Leg Length Discrepancy: Surgical Options

Leg length discrepancy is more common than you may think. When the discrepancy measures more than 20 mm, most doctors recommend having a complete evaluation, though. After all, length discrepancy can bring about issues with posture and walking, causing hip and back pain.

What Is Leg Length Discrepancy?

Leg length discrepancy, also known as anisomelia, means that one leg is longer than the other, measured from the hip to the heel.

In most cases, the bones affected are the tibia (shinbone) and the femur (thighbone).

What Causes Leg Length Discrepancy?

The femur and tibia growth happens around the so-called growth plates. Growth plates are cartilage areas located between the trumpet-shaped part of the shaft of the bone (the metaphysis) and the rounded end (the epiphysis).

break in a child’s bone right at the growth plate, for example, can cause permanent damage, which may slow or stop the growth in that area altogether. Hence, the other leg may grow faster than its counterpart, and a difference in length will develop over time.

Conditions that may affect the growth plates are congenital diseases (present at birth) or acquired conditions, including trauma, broken bones, degenerative bone disorders, or joint replacement surgery (total hip arthroplasty).

Conversely, a broken bone in a child that does not involve the growth plate could cause it to grow faster for several years after healing. Hence, the affected limb will become longer than the bone on the opposite side of the body.

Also, bone infections such as osteomyelitis, juvenile arthritis, bone tumors, and bone cysts in growing children can cause a significant limb length discrepancy. Moreover, cerebral palsy, polio, and other neuromuscular disorders can cause problems with a child’s hip alignment and overall posture. This is known as functional limb-length discrepancy.

Even though the leg bones are equal in length, it may seem like one leg is longer than the other.

What Are the Signs and Symptoms of Leg Length Discrepancy?

The effects of leg length discrepancy can vary from patient to patient. They depend on the cause and the extent of the difference (measures).

Compared to different arm lengths, leg discrepancies are more likely to affect a child’s day-to-day activities, including their normal posture and walking. If one leg is longer than the other, children can present with passive structural modifications, such as lumbar scoliosis and changes in muscle length to compensate.

Indeed, beyond 20 mm, passive structural changes give way to alterations in the hip, knee, and ankle axis. Hence, your child may present a noticeable limp or display a toe walk on their short side. This can result in joint stiffness or dislocation. Also, it could lead to arthritis as an adult.

Most commonly, patients will present with back/hip pain, sciatica problems, and fatigue from the imbalance in muscle forces near the hip, knee, and spine.

How Is the Diagnosis of Leg Length Discrepancy?

Discrepancies are sometimes detected when a child undergoes a screening at school for the curvature of the spine (scoliosis). During the exam, your doctor will closely observe your child’s gait (the walking pattern).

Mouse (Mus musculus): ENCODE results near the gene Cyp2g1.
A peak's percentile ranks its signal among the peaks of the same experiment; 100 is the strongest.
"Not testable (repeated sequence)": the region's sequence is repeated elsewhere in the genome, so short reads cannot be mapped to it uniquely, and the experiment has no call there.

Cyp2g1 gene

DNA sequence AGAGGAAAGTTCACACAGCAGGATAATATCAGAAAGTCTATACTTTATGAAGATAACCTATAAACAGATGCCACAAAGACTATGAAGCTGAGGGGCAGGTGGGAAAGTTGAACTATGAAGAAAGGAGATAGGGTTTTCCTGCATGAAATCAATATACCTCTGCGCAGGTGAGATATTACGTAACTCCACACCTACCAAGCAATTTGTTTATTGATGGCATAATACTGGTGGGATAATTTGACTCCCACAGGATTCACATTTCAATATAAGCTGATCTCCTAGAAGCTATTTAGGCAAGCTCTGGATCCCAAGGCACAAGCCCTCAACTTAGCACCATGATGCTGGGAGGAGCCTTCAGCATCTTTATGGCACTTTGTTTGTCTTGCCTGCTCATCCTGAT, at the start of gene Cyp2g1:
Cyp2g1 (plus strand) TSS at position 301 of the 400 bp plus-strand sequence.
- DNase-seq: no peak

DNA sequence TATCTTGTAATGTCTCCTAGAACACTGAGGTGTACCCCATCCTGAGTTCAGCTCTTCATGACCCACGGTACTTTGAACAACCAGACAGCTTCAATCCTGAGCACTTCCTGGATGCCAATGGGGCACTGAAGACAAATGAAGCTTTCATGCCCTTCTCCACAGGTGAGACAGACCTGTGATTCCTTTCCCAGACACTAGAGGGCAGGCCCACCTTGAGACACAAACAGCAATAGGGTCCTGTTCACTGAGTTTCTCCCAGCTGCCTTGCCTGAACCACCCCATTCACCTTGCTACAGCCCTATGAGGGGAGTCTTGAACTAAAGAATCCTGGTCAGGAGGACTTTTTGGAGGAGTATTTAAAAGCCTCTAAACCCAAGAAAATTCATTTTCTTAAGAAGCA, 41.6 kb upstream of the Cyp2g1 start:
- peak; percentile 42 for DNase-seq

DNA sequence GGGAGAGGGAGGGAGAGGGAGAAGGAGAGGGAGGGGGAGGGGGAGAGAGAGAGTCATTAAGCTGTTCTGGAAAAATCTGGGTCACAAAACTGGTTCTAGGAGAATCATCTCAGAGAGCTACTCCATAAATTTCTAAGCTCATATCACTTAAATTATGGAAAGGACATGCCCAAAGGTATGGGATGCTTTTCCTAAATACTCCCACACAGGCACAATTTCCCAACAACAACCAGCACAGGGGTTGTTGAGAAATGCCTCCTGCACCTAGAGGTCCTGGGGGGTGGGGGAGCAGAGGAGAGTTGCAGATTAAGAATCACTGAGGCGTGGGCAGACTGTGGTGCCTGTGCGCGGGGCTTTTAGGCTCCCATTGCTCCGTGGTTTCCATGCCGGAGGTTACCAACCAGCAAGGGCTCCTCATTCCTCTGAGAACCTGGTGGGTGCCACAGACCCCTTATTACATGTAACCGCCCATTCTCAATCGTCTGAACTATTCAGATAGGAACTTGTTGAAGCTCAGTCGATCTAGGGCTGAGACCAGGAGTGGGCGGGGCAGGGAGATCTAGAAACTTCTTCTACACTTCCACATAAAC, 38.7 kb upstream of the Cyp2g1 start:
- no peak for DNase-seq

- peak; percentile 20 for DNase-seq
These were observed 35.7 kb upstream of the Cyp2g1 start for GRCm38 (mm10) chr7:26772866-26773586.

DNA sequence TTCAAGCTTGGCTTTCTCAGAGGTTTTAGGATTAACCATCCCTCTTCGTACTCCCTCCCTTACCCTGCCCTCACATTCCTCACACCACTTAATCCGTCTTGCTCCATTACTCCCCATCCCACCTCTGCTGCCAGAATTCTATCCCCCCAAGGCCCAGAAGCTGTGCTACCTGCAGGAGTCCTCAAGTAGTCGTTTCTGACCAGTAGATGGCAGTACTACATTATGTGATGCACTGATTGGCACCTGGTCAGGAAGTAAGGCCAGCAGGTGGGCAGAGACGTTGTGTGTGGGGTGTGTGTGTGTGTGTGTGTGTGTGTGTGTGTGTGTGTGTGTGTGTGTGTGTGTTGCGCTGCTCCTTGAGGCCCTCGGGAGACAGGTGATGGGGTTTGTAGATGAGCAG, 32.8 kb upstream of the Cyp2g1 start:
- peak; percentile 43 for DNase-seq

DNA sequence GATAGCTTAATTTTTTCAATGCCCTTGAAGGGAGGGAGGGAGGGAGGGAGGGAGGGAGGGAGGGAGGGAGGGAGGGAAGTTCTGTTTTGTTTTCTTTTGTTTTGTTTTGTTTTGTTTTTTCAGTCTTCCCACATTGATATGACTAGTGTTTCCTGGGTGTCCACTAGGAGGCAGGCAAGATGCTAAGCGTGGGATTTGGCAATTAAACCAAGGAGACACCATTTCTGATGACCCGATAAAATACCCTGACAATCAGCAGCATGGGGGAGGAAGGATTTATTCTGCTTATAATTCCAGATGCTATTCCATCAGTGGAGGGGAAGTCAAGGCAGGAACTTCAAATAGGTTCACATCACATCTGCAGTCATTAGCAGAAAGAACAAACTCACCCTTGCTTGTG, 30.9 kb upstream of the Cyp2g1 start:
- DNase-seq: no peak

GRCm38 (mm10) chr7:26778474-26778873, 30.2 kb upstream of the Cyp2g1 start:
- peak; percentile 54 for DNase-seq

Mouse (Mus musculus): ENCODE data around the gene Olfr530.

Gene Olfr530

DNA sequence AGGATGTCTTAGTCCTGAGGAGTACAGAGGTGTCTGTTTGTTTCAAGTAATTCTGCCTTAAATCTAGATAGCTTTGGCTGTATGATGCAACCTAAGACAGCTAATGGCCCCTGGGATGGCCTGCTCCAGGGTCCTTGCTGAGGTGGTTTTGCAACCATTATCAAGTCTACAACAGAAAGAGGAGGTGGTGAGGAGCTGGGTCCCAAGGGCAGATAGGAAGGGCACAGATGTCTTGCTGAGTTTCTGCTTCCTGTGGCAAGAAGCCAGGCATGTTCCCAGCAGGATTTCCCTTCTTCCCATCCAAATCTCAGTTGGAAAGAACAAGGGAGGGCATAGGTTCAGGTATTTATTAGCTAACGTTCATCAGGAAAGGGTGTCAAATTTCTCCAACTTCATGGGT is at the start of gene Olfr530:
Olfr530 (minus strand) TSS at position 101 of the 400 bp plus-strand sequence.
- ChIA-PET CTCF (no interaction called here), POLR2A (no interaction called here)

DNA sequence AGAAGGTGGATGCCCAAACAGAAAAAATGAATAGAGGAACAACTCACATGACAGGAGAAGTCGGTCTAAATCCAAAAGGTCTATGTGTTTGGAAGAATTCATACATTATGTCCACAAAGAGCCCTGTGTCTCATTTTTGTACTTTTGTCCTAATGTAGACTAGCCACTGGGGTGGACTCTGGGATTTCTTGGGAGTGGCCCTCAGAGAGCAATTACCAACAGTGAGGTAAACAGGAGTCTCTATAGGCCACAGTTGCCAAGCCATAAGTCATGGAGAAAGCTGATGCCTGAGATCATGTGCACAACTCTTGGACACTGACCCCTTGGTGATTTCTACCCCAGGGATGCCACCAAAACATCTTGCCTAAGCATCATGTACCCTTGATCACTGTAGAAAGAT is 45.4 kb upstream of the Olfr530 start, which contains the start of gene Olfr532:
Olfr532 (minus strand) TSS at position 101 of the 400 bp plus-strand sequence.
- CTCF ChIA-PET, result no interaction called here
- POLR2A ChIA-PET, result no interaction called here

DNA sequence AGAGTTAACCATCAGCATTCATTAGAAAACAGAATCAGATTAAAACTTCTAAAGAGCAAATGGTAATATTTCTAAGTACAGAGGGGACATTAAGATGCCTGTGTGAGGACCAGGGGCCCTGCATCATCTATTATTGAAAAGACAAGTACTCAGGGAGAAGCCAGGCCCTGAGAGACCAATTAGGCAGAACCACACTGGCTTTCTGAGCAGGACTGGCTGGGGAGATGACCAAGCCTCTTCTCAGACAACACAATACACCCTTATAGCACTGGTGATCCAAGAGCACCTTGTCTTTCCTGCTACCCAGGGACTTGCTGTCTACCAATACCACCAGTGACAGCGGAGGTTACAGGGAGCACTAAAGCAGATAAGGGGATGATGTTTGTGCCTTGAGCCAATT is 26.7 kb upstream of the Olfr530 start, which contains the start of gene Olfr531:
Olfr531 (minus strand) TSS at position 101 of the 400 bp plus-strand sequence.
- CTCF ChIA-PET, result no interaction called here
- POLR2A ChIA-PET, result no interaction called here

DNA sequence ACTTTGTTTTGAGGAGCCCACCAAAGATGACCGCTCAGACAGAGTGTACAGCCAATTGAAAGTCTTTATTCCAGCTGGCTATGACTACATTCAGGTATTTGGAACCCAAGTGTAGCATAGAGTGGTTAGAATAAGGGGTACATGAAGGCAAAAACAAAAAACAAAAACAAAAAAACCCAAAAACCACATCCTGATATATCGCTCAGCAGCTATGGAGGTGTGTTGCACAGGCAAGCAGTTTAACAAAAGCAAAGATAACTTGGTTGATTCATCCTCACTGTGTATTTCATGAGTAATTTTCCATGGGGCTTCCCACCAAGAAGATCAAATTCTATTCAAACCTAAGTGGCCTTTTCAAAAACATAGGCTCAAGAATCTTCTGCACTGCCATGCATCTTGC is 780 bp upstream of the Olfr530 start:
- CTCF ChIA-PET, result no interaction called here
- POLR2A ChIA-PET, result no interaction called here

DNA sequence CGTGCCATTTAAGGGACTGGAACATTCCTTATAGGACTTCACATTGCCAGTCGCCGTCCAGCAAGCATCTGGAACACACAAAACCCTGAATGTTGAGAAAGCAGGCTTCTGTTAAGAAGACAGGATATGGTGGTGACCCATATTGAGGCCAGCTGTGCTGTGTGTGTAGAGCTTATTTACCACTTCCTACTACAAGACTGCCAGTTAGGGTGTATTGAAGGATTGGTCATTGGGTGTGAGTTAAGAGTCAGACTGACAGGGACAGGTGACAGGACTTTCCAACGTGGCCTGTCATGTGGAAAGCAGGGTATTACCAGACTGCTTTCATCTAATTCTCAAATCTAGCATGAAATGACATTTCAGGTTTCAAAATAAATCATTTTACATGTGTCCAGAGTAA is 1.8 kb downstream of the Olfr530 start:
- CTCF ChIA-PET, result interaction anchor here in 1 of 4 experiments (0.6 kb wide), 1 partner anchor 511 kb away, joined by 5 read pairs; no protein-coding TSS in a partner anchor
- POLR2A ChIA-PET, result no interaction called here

Young children usually compensate for a lower limb length discrepancy by walking on their toes or flexing one knee.

Commonly, the doctor will measure the discrepancy with your child standing barefoot. The doctor will place a series of measured wooden blocks under the short leg until the hip bones are completely level.

Sometimes, an X-ray is taken with your child standing with the wooden blocks in place to evaluate whether the pelvis is truly level. This can also determine whether any abnormal spinal curvature quickly responds to the discrepancy correction using the wooden blocks.

Palpation and visual assessment of the iliac crest, together with wooden blocks, are best to differentiate an anatomical from a functional leg length discrepancy.

Your doctor may also order a scanogram instead of, or in addition to, a traditional X-ray. A scanogram is a special type of X-ray that focuses on three images (hips, knees, and ankles) and a ruler to assess the length of the bones in the legs. In some complex cases, your doctor may need CT scans to measure the limb length discrepancy, though.

Also, if your child is still growing, your doctor will likely keep a close eye and repeat the examination and imaging studies every 6 to 12 months. It is important to see if the discrepancy increases or remains the same.

What Are the Treatment Options for Leg Length Discrepancy?

The treatment will depend on your child’s age (and how much growth they have to go) and the size of the leg length discrepancy.

Treatment is usually nonsurgical for patients with minor discrepancies (less than 20 mm) and no angular deformities. This also applies to functional leg length discrepancies.

Because the risks of surgery may counterbalance the benefits, surgical treatment to even out small differences in leg length is not usually recommended.

Indeed, patients with underlying neurologic disorders may benefit from their weaker leg being slightly shorter than the stronger one. This allows the child to quickly clear the weaker leg when they swing it during walking.

Also, if your child is still growing, and the discrepancy is less than 20 mm, your doctor may recommend close observation until your child’s growth is complete. During this period, your child will have regular check-ups to determine whether the discrepancy increases or remains the same.

A minor variation in leg length can be tolerated or quickly fixed by wearing a small lift in one shoe.  This lift therapy should be implemented slowly in small increments. After all, shoe lifts are inexpensive and can be easily removed if they are not effective.

What Are the Surgical Options For Leg Length Discrepancy?

Moderate cases (30-60mm) should be treated in a personalized way, considering surgical intervention. Severe cases of leg length discrepancy (>60mm) should always be surgically corrected, though.

The surgical options include induced slowing of growth by blockade of the epiphyseal plates around the knee joint, or leg lengthening with osteotomy procedures.

Sometimes, in patients with full skeletal maturity, limb shortening by bone resection procedures is preferred.